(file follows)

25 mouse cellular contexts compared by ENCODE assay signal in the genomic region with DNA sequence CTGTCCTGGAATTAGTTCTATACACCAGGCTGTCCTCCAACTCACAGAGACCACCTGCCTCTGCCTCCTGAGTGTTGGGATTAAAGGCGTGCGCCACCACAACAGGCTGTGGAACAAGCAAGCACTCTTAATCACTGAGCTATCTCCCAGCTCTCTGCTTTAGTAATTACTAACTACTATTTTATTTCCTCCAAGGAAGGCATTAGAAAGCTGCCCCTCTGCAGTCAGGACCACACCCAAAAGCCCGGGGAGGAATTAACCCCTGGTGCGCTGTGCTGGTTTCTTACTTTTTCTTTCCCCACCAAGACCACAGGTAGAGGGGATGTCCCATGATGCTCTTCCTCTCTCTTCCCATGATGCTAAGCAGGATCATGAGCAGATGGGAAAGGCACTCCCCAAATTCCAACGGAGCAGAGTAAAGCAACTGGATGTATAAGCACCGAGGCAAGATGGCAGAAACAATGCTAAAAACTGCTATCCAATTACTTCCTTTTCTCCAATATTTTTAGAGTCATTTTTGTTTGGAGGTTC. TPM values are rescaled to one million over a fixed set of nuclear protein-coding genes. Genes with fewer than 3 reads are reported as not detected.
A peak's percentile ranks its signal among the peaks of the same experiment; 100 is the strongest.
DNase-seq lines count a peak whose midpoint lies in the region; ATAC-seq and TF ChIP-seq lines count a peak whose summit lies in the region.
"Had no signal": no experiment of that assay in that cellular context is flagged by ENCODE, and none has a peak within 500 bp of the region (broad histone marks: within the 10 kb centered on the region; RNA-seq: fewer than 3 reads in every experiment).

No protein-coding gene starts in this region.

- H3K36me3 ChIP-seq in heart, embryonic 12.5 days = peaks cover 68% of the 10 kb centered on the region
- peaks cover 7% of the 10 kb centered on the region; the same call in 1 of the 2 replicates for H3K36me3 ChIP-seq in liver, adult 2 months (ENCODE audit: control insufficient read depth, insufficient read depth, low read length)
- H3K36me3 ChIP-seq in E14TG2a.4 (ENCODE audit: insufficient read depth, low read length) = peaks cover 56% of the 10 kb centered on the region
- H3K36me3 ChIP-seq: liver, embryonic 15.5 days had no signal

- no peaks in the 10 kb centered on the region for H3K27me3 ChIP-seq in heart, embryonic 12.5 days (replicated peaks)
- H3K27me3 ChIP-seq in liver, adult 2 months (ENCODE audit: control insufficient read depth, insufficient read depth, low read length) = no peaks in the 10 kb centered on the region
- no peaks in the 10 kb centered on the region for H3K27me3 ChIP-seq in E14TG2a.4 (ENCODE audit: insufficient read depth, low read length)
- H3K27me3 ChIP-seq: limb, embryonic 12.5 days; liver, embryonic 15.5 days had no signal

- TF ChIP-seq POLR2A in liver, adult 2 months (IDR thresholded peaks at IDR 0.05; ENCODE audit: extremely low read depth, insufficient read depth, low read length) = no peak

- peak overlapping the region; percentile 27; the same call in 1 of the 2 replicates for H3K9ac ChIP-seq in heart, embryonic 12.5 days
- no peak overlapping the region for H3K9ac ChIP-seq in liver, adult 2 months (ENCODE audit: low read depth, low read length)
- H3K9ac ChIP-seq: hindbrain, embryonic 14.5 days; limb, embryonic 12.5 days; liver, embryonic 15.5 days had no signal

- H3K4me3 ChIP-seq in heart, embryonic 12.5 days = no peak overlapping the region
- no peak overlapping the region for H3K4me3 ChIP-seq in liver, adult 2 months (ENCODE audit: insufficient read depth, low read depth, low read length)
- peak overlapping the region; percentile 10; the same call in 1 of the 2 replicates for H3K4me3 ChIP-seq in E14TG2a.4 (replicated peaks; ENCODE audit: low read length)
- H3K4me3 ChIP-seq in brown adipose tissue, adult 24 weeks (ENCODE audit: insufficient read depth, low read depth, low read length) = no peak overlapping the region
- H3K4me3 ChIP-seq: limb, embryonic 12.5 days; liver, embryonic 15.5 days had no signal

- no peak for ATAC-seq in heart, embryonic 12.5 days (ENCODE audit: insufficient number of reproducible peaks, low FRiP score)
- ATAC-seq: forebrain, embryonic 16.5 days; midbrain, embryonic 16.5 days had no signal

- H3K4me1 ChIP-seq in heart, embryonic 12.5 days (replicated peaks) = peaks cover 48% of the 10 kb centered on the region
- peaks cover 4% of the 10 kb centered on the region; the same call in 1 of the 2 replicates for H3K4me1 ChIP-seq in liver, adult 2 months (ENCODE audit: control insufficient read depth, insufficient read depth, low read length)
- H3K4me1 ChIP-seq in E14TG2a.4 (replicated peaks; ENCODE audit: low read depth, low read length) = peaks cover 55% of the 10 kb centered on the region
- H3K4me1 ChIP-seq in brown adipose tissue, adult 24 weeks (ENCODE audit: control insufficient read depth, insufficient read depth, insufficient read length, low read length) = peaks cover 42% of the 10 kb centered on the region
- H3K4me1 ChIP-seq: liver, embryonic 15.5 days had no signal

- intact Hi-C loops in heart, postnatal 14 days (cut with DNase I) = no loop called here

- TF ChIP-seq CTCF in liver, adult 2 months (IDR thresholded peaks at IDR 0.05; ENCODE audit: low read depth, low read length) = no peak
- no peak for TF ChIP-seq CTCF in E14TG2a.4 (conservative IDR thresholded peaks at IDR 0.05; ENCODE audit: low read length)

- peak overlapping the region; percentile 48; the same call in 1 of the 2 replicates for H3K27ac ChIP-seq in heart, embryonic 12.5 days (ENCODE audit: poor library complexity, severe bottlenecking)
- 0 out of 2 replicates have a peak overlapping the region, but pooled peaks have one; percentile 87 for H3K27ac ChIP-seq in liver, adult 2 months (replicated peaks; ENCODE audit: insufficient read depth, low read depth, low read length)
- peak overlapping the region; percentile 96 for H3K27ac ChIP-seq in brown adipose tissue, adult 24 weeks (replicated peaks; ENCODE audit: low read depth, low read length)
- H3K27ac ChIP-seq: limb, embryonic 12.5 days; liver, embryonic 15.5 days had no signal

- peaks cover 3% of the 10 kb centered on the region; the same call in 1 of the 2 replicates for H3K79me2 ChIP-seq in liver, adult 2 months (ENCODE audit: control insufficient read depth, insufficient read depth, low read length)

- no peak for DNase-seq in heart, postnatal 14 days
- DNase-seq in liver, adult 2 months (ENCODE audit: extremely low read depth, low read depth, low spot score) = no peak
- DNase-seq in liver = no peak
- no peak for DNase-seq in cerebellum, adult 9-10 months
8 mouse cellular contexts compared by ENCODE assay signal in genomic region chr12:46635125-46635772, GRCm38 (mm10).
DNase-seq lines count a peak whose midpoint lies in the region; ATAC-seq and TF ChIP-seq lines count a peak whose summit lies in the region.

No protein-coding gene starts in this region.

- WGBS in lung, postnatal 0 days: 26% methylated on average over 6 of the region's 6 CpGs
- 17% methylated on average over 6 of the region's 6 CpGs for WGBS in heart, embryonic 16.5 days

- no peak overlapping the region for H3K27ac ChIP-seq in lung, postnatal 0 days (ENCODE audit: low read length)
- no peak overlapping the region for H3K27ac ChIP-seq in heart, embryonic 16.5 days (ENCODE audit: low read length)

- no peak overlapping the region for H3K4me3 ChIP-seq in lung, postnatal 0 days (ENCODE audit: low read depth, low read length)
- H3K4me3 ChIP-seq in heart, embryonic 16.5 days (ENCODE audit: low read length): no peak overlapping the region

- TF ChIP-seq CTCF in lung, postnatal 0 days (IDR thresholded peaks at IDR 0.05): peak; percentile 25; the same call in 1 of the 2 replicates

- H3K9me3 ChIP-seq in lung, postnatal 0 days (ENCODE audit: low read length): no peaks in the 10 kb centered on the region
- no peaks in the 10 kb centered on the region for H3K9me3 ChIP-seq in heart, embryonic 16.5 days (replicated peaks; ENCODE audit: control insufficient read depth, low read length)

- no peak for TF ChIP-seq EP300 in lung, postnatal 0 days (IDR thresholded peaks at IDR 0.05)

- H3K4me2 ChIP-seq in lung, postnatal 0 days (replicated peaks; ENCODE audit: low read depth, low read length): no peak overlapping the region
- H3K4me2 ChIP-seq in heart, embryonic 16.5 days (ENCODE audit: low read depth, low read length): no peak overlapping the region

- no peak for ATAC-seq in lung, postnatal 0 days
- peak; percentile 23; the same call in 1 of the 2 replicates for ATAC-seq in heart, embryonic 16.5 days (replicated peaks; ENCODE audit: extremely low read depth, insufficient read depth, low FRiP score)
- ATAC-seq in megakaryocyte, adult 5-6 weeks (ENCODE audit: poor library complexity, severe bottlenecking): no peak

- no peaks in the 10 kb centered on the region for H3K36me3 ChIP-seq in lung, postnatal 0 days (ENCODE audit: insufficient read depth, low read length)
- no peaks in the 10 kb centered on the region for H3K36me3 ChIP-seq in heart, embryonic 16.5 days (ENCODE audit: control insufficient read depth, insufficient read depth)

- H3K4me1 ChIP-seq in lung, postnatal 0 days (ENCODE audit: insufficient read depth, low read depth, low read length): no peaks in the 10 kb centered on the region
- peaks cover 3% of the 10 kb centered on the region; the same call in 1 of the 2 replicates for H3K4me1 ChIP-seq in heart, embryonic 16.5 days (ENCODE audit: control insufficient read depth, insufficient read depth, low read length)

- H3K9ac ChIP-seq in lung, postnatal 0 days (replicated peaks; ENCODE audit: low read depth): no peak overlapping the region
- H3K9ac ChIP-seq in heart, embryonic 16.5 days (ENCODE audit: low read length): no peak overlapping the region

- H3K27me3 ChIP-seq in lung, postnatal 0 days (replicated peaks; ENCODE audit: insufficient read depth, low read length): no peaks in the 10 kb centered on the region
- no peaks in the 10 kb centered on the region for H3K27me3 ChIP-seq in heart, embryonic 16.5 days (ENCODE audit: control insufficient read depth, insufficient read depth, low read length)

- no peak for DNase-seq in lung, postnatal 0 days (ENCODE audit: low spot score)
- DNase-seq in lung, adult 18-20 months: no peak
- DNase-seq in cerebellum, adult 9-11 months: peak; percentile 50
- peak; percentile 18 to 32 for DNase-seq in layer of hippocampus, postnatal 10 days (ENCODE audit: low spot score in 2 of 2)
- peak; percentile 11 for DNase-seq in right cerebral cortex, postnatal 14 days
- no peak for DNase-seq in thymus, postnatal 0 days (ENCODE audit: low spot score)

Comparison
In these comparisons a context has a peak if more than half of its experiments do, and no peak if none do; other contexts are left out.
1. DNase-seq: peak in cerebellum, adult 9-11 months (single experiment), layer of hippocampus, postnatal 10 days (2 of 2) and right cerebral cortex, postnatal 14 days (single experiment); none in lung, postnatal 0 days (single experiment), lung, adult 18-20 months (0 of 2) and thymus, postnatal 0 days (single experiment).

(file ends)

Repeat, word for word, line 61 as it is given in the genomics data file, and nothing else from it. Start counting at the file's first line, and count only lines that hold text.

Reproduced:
- no peaks in the 10 kb centered on the region for H3K36me3 ChIP-seq in heart, embryonic 16.5 days (ENCODE audit: control insufficient read depth, insufficient read depth)